Have you ever drank too much of something one night that you ended up spewing it all back up. “Ugh…that one night…” is the typical response given to the question of why you can’t stand a certain drink. It usually involves an excessive amount of consumption followed by the worst hangover of your life. Throwing up all night and the following day is standard. You can’t eat, you can’t think straight, and all you want to do is lie in bed and watch television. The next time you merely get a whiff of that drink, your gag reflex kicks in as you take a step back, covering your mouth with one hand and using your other to block the bottle from coming any closer towards you.
What if this natural mind instinct to refuse that drink is used more strategically to help society? Excessive drinking is a major concern for teens and young adults, especially when behind the wheel of a car. Not much progress has been made in the last couple decades for decreasing the number of alcohol related incidence. The fact that 13,451 alcohol-impaired-driving fatalities occurred in 1996 as compared to the 13,470 in 2006 seems to verify that point. Everyone should be aware of these daunting statistics, yet drinking is still the “cool” thing to do these days. What easier option is there for a growing teen who is just trying to fit in? Too bad they have no vivid experience that demonstrates the consequences of going too far.
Although still dangerous, the repelling feeling from drinking too much is a useful experience that teaches people the consequence of overconsumption is better than waking up in a hospital from a car crash (or even waking up at all). By now, after experimenting with most types of alcoholic beverages, I know what I like and what I don’t like. While my birthday happens to be conveniently on the same date as Cinco de Mayo, I have quickly grown to hate tequila. Experiences, like the one I just inferred, that most of you probably can imagine become engraved in your head to keep you away from that beverage in the future. What if these experiences are engraved into the minds of young teens before they obtain their driver’s license?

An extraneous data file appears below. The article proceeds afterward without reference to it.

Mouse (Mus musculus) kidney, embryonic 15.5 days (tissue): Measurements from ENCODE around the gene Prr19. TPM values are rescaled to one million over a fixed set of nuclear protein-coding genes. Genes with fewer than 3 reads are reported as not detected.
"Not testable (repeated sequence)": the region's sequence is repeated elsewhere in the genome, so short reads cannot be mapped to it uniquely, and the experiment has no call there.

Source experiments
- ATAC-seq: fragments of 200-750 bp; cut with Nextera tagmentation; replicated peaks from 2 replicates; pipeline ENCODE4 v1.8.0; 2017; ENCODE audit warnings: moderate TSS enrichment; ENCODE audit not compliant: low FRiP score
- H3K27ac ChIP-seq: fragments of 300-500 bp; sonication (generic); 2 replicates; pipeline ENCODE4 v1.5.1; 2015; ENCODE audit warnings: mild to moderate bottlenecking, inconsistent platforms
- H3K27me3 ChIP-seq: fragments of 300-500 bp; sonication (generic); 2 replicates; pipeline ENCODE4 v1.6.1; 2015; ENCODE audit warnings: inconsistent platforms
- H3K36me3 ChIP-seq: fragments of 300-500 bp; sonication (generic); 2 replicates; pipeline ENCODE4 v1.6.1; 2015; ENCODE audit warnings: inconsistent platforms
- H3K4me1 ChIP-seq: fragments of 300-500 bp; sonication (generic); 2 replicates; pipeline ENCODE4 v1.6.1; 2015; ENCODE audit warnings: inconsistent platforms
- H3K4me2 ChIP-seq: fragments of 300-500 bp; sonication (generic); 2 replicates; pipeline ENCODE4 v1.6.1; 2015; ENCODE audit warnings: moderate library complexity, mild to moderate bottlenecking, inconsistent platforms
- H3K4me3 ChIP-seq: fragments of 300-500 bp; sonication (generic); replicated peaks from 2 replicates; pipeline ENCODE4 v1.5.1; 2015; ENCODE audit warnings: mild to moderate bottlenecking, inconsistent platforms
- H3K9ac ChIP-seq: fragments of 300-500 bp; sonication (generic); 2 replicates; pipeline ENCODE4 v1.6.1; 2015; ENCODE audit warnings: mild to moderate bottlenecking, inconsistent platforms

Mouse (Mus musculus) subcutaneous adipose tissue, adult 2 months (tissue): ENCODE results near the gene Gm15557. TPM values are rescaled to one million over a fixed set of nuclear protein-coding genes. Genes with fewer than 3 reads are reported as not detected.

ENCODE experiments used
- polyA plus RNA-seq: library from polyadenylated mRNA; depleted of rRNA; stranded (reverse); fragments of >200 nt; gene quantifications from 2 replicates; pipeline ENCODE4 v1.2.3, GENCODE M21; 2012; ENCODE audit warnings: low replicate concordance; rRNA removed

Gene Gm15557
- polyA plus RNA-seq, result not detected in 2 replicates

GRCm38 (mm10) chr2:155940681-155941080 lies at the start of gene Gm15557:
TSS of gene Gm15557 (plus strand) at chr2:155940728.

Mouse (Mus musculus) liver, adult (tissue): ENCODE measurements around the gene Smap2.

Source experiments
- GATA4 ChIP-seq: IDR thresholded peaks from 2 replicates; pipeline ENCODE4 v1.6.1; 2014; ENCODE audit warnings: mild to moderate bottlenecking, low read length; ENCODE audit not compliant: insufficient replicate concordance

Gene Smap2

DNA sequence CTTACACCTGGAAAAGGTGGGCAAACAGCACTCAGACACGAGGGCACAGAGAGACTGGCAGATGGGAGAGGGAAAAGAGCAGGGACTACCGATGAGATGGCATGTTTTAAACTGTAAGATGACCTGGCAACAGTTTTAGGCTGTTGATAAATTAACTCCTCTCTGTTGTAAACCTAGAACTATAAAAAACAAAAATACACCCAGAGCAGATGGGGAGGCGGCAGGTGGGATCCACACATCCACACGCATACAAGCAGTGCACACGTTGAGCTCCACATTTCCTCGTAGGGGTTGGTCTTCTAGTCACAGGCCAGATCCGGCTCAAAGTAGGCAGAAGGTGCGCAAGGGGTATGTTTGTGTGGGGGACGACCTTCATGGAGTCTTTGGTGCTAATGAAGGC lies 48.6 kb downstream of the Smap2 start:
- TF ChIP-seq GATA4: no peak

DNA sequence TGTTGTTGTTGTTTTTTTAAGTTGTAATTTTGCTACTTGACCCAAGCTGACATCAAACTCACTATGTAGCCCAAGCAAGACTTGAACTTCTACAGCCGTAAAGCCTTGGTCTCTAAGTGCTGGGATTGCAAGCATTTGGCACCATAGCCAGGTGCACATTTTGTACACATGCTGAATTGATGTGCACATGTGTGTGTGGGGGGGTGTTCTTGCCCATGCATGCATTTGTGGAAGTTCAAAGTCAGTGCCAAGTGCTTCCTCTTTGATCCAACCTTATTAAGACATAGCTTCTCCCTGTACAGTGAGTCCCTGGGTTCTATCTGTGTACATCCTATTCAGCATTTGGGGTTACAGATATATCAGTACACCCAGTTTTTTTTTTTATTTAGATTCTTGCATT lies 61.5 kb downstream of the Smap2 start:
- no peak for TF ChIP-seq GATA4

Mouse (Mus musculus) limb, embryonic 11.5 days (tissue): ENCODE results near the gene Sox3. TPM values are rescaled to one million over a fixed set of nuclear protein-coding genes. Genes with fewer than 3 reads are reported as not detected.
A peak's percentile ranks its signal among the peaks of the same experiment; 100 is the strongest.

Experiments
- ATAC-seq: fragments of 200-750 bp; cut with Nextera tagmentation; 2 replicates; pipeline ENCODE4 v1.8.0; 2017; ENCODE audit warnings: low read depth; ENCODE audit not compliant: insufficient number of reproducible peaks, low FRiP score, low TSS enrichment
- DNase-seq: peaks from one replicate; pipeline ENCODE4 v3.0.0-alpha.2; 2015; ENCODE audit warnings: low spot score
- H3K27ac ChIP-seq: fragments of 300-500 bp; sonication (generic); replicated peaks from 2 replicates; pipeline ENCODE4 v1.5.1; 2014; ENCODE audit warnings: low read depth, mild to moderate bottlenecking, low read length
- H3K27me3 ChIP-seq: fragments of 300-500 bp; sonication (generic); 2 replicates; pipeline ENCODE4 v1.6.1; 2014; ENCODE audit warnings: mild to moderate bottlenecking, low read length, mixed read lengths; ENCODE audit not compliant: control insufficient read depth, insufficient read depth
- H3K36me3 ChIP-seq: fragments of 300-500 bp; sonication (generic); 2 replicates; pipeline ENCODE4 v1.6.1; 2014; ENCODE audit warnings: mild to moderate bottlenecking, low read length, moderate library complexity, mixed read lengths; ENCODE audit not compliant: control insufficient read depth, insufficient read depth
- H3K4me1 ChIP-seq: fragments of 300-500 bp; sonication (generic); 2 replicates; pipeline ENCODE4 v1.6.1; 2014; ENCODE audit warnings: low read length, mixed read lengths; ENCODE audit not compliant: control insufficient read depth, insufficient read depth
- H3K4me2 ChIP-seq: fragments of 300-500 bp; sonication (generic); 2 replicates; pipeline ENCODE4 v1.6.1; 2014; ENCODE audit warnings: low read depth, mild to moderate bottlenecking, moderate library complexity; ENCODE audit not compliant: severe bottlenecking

My Modest Proposal:
Parents should expose their children to the various types of alcohol (mainly hard liquor and wine) at a mature, yet developing, age before they obtain a driver’s license.
The first time teenagers try alcohol, it is usually done with their friends, in a basement, hidden from their parents. This is very unsafe for them because they are too inexperienced to know how much to drink. If anything were to happen to one of the novice drinkers, the other kids would be too scared to get caught to take the appropriate actions to protect that child from harm. Having the parents monitor the children’s drinking the first time they start would be advantageous because the parents could teach them “how” to do it safely.
With this idea, the kids will be able to identify what they like and don’t like at an early stage. The hangover incident as I described earlier will scar the kids enough to instill a hatred for the drink they threw up from. Under the parents’ supervision, maybe vodka, tequila, and gin made their children have an unforgettable sickening night, leaving them to avoid those drinks. Maybe having too many drinks too quickly makes them throw up. These events should obviously be closely monitored to make sure the children are not carried away, but establishments of limits accompanied by lessons from parents is better than having the kids figure it out for themselves. Parents can prove to them how alcohol affects reaction time and brain processing, which then impairs decision making (and driving). These nights where the parents teach their children the consequences of drinking could also be a fun night for the child to bond with their parents. Everyone remembers their first drink with their father.